Let's make hay

Australian Women’s Weekly NZ|January 2020

Let's make hay
The haymaking ritual is as Kiwi as the berry jam and pikelets Lynda Hallinan dishes up to weary workers.
Lynda Hallinan
Summer: no other season smells quite like it. The quintessential Kiwi summer is redolent with ripening peaches, plums and heritage raspberries, blackened sausages on the barbie, fishing trips on the briny and hokey pokey ice-cream melting all over the back seat of the car. And in the country, summer also smells of wild honeysuckle, houhere, heliotrope, hot compost heaps, homemade jam and freshly cut hay.

In summer, the grass isn’t greener on the other side of rural fences. It’s as brown as free-range egg shells, especially in paddocks locked up for hay. For when the fresh chlorophyll of spring fades to 50 shades of beige and the nation’s haymaking contractors clear their social calendars and start chugging out thousands of bales, you know summer has officially arrived.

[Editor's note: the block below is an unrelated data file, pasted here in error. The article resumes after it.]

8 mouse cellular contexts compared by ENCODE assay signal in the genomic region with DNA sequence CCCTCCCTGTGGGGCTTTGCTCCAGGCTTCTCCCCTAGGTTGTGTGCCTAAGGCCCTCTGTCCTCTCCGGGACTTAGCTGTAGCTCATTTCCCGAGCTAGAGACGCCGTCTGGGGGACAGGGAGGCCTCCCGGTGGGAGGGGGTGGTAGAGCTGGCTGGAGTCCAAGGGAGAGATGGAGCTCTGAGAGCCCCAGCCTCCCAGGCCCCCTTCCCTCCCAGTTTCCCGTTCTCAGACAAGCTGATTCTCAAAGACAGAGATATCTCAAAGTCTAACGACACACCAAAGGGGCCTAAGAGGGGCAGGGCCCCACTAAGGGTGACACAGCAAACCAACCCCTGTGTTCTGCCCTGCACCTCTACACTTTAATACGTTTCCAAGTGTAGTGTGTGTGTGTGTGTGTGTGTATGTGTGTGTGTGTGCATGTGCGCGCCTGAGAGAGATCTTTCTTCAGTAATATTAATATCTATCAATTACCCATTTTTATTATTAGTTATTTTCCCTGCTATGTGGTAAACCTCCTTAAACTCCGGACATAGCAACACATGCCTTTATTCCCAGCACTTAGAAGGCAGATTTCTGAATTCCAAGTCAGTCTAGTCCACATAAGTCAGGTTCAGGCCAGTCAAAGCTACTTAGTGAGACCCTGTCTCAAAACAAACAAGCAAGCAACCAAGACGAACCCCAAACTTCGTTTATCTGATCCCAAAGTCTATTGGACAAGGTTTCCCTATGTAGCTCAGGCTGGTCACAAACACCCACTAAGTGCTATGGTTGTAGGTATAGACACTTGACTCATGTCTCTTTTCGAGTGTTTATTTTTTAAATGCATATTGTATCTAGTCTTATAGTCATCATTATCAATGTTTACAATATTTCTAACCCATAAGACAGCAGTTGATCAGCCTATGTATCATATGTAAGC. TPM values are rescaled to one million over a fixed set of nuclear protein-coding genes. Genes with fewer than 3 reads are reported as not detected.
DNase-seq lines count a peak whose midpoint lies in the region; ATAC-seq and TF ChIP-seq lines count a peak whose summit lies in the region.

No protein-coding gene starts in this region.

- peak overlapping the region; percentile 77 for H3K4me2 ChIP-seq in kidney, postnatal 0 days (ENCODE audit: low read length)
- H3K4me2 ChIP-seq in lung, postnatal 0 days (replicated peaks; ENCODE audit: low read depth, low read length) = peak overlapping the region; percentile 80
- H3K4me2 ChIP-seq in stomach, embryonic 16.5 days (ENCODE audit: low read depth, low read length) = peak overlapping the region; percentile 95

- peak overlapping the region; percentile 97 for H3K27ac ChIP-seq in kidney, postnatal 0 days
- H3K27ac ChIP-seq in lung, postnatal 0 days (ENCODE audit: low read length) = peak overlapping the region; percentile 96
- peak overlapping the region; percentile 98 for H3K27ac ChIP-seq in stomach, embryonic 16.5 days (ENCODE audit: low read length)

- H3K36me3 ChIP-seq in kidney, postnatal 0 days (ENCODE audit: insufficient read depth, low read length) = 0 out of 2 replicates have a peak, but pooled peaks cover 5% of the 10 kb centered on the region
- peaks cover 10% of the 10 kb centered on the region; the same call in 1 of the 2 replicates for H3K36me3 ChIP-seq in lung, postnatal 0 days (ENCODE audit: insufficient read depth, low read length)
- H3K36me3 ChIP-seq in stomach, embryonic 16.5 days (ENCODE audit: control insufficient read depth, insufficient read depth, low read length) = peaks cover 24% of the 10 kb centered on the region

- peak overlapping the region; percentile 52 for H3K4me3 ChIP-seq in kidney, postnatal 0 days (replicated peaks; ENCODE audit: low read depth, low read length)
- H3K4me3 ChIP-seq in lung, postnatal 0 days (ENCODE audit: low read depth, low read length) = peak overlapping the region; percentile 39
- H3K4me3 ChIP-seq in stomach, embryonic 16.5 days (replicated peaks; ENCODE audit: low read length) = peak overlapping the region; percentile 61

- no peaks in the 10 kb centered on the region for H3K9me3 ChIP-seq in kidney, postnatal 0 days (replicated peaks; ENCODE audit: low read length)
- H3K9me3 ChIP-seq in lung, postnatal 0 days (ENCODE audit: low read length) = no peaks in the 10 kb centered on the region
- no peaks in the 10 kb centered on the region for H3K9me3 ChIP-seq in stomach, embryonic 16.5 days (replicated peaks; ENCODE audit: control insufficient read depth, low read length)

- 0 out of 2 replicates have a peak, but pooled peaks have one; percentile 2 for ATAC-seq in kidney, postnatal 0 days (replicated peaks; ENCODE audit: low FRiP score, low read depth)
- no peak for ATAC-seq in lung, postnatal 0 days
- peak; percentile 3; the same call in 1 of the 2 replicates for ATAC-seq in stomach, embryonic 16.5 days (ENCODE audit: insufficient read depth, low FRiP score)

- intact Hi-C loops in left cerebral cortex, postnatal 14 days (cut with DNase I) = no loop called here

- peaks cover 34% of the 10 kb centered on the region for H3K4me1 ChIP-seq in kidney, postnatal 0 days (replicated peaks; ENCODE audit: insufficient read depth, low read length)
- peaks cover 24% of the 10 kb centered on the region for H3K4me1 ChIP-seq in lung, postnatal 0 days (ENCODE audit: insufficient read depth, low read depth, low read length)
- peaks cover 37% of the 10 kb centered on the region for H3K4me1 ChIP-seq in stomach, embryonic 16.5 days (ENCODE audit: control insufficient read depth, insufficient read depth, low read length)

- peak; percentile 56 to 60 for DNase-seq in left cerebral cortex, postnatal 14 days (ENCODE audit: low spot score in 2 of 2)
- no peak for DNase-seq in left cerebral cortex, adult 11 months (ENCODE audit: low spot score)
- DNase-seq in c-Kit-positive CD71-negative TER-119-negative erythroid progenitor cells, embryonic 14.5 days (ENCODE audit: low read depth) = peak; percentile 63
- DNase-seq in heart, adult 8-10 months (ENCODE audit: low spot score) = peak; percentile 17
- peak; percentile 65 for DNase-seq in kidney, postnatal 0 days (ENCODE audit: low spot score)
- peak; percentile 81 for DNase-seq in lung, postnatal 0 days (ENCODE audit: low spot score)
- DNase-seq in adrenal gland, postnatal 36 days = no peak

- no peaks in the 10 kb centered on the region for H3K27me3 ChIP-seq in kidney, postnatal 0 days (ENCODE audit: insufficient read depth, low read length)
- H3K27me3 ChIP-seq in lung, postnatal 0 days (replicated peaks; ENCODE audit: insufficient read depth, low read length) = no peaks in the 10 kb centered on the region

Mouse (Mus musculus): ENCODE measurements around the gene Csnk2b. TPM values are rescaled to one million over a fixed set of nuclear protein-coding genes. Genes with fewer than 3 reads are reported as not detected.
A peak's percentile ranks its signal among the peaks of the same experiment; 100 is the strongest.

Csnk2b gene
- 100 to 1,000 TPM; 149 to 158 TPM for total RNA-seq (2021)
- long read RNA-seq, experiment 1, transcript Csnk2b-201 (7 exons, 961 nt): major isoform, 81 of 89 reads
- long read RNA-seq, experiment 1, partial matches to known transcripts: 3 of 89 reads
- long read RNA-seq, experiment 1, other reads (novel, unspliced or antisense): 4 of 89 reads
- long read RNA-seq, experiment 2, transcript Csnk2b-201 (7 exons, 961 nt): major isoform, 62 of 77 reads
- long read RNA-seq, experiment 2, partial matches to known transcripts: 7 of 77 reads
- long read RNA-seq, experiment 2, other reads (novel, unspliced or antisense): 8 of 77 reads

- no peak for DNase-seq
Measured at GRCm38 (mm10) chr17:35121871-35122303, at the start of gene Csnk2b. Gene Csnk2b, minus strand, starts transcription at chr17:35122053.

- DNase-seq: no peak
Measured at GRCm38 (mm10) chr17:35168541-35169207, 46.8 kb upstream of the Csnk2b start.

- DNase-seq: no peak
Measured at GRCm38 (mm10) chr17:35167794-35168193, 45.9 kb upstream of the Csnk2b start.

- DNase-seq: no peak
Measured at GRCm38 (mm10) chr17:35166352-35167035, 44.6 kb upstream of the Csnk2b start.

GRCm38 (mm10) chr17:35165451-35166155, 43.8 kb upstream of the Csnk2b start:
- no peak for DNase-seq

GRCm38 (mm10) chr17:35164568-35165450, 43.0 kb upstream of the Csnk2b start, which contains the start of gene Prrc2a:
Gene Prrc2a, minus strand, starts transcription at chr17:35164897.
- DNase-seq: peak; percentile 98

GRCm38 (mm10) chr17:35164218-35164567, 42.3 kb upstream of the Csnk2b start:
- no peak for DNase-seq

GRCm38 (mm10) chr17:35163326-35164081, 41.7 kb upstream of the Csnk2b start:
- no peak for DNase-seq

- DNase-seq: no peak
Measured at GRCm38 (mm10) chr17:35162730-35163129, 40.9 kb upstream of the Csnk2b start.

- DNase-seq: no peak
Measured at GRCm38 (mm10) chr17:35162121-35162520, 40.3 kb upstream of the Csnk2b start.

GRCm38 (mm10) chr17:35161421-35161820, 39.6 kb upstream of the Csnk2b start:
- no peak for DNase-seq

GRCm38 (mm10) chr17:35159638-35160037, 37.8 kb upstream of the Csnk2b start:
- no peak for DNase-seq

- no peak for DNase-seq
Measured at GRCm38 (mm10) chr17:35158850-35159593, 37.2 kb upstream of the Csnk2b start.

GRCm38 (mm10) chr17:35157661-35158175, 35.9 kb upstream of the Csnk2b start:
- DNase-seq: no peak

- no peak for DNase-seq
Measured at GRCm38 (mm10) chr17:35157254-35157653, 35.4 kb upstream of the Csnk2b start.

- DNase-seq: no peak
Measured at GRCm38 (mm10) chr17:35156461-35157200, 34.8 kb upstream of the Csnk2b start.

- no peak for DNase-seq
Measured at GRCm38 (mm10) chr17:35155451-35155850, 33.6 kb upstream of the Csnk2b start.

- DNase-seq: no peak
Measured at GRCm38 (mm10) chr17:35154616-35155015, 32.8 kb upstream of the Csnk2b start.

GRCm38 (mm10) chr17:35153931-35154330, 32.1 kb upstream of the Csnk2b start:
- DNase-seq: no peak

As a kid growing up on a dairy farm in the northern Waikato, I loved the annual ritual of haymaking. When the long-range forecast promised at least three sunny days in a row, the grass was cut, raked and turned, then windrowed as high as an ’80s blowwave before Leonard, the local baling contractor, got the call. While Mum milked the cows, and Dad and his mates hauled the bales to the shed, my sister and I ferried out trays of cheese toasted sandwiches, hot pikelets and crates of ice-cold DB.

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January 2020